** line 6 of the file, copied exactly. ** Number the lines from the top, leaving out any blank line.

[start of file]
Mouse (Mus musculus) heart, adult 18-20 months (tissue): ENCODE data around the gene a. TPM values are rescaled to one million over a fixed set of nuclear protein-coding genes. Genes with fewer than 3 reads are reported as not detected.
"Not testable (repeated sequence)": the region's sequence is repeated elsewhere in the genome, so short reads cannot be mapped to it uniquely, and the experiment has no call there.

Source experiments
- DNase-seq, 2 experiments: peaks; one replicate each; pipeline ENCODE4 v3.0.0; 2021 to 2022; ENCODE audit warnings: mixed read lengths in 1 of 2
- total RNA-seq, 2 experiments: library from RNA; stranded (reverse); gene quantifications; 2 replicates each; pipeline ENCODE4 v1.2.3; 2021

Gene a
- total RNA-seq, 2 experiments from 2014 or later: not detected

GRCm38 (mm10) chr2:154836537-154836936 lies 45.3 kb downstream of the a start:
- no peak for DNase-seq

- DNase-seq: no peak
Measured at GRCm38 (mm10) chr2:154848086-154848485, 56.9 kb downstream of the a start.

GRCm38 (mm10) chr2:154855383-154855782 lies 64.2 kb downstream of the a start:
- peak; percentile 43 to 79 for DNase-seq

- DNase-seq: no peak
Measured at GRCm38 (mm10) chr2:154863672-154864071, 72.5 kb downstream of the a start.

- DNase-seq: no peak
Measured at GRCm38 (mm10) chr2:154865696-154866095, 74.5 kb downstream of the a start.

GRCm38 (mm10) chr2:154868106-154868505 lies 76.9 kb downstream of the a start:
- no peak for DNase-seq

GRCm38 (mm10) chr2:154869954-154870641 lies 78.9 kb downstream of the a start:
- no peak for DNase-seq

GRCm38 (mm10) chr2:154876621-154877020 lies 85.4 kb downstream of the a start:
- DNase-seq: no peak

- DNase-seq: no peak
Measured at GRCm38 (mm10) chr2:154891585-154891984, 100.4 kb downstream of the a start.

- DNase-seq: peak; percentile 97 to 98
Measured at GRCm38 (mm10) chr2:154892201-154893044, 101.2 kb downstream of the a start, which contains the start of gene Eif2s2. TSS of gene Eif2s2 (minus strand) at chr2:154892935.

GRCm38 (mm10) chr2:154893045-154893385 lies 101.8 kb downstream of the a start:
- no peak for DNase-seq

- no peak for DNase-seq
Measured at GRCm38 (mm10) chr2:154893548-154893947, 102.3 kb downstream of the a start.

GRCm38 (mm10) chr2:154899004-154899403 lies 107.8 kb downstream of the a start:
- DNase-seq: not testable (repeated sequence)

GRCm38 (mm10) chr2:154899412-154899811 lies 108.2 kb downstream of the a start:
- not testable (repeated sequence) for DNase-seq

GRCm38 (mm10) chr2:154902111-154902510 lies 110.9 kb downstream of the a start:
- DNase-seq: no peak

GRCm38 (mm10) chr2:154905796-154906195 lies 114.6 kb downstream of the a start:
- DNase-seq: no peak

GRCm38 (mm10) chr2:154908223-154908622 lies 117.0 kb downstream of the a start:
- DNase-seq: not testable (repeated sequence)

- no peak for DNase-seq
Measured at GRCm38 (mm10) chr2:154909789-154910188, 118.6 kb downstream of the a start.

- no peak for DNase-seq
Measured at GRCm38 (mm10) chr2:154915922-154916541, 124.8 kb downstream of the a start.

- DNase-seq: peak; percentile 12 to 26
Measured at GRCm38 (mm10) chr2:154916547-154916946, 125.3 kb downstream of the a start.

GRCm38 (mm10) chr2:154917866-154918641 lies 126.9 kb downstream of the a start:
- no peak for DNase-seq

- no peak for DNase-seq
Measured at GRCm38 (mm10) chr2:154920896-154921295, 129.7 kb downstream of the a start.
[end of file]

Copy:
Gene a